Quinta da Costa do Pinhão: aiming for “elegant and delicate” Douro
Little did I know that I had a Douro winemaker in my audience at last month’s new wave McLaren Vale Grenache seminar at Prowein. Introducing himself to me afterwards, Miguel Morais of Quinta da Costa do Pinhão told me, “your presentation could have been about my wines, apart from the variety and us being in Douro!!! I’m looking for exactly the same profile of wines, with similar wine making techniques…elegant and delicate, but intense and complex…fresher and lower alcohol, green but not unripe. ”
He kindly sent me samples afterwards and the affinity of approach was striking. As McLaren Vale’s Toby Bekkers puts it, the new wave approach revolves around “taking some of the density out and putting fragrance and spice and texture in.” No small challenge in dry, warm regions like McLaren Vale and the Douro, whose shy-bearing old vine fruit can pack a punch! Getting the balance right requires experience and skill in a style which is work in progress in the Douro. The right site too.
Quinta da Costa do Pinhão’s 17 ha of Grade A vines rise from 200 to 450 meters, with south-east to south-western solar exposure. Most vines are over 35 years old, the oldest 80-90 years old. Morais told me that the property, which has been in his family for over 6 generations, has “always produced Port wines for the most influential Port Wine Houses, frequently becoming part of their Vintage wines.”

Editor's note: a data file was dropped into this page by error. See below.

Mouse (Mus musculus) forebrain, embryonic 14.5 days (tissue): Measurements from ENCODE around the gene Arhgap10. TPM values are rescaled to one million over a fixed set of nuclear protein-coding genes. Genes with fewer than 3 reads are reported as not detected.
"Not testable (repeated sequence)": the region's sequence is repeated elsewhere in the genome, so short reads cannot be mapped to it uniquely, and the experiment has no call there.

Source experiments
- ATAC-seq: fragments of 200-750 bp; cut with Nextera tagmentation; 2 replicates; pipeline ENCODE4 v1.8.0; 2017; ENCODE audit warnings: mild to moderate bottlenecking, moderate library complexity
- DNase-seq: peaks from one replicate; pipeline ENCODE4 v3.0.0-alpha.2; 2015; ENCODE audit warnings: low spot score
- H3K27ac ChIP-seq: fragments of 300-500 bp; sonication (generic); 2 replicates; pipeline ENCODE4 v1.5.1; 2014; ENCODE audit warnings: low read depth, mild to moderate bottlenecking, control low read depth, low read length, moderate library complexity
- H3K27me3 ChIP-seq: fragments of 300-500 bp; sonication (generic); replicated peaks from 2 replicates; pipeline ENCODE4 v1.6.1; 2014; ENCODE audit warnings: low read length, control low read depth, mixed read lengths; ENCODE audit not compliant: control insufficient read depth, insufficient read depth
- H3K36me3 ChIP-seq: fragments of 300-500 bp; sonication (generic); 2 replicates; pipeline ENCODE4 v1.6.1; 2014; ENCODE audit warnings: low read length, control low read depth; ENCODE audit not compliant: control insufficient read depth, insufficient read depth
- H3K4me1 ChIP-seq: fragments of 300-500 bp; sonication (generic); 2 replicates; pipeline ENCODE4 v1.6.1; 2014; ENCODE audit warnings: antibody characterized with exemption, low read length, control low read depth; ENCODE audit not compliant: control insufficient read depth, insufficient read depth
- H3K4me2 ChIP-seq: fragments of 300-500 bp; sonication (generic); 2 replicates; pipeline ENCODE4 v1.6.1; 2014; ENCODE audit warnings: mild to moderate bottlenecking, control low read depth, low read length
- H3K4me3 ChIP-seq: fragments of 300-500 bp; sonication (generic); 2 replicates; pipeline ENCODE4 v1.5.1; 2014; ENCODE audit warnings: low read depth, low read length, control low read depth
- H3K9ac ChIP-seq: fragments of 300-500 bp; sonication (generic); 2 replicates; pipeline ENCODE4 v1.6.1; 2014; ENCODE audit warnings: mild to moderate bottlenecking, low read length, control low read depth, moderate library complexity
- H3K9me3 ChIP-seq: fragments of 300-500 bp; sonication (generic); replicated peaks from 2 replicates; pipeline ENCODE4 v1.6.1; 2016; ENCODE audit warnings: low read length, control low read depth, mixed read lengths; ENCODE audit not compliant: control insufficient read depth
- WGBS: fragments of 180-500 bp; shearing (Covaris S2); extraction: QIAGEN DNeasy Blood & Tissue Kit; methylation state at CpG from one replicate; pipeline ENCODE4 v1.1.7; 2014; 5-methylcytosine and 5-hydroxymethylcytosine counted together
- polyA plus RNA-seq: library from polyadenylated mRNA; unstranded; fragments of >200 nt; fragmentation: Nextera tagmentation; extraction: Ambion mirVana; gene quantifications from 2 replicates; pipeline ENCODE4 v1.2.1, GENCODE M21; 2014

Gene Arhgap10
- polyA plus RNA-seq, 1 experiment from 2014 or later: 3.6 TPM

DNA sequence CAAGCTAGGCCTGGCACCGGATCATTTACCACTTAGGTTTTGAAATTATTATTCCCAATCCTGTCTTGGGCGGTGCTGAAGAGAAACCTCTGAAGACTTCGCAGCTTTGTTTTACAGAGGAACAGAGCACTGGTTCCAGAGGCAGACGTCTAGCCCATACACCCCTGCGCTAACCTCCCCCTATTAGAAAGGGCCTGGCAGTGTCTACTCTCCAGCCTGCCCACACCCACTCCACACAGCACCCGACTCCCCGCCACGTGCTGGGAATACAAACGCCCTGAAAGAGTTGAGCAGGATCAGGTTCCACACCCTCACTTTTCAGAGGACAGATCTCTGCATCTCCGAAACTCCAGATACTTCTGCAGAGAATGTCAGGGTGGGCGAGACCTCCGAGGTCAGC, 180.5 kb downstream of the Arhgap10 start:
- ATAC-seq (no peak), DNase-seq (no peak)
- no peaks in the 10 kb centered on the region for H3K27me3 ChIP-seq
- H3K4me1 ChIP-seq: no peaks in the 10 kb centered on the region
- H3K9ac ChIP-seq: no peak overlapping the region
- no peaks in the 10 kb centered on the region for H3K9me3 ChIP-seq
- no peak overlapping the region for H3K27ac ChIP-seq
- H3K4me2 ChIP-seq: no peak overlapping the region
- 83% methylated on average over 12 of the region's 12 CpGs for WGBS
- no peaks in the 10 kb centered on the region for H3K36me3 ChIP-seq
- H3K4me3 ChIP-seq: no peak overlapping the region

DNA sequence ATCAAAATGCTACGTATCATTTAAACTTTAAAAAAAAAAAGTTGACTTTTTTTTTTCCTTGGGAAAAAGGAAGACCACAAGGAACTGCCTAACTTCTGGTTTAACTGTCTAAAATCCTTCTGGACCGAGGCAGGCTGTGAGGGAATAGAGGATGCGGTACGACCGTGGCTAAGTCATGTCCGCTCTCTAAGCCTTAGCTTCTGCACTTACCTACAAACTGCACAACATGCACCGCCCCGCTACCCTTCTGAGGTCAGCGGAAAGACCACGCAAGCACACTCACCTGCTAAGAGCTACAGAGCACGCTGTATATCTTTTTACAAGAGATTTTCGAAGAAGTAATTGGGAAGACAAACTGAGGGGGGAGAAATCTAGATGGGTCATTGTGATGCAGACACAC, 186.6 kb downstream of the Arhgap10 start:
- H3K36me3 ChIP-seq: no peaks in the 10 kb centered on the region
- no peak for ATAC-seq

When he inherited the estate in 2006, he continued to sell grapes to Port producers whilst learning “how to take care of the vines, the grapes.” With no artificial chemicals, Morais is “building up to certified organic farming.” He still sells the beneficio (about 75% of the grapes) to Sogrape for Port and some old vines to Niepoort. The shift towards making Douro wines came in 2014 – the first vintage – when the old winery was rebuilt and equipped to produce 40,000 bottles (which would account for half the estate’s grapes). In future, he plans to make Port, “but prefer to take steady steps,” he says.
Morais invited Luis Seabra – a skilful pair of hands – to help make the wines. Seabra is himself making new wave, lighter Douro reds under his eponymous label (my report of a recent visit & vertical tasting here) and at Pormenor, where he also consults. All fermentations are natural and minimal sulphur is added. The winery is built at different levels in order to minimise the use of pumps.
The 2015 white was crisp, very dry; fermenting it in open concrete vats has given it too much exposure to oxygen for my liking. However, I found much to like in the freshness and minerality of Quinta da Costa do Pinhão’s reds. Unusually, because it comes from the oldest (80-90 year old) vines, I felt Peladosa struggled to find its balance, especially in the lighter 2014 vintage.
Here are my notes on the reds:
Quinta da Costa do Pinhão Gradual Tinto 2014 (Douro DOC)
The grapes come from 35-45 year old block planted vineyards at 300-450m, planted with equal proportions of Touriga Nacional, Touriga Franca and Tinta Roriz. Harvested on September 12th & 13th, they were fermented in a combination of traditional schist lagares with gentle foot treading (40% whole bunch) and stainless-steel tanks (30 % whole bunch). The wine aged for 12 months in French oak barrels. With a hint of capsicum/graphite and lively crushed coriander seed to nose and blackcurranty palate, this cedary, spicy wine’s cool elegance put me in mind of Cabernet Franc. Well-defined, very juicy, with mineral-sluiced, salt-licked fruit, it has flesh (juicy plum) on its bones, but not an ounce of fat. I liked its pingy persistence and precision going through. Nice linearity and balance, the tannins fine but textural. The most consensual of the reds. 12.5%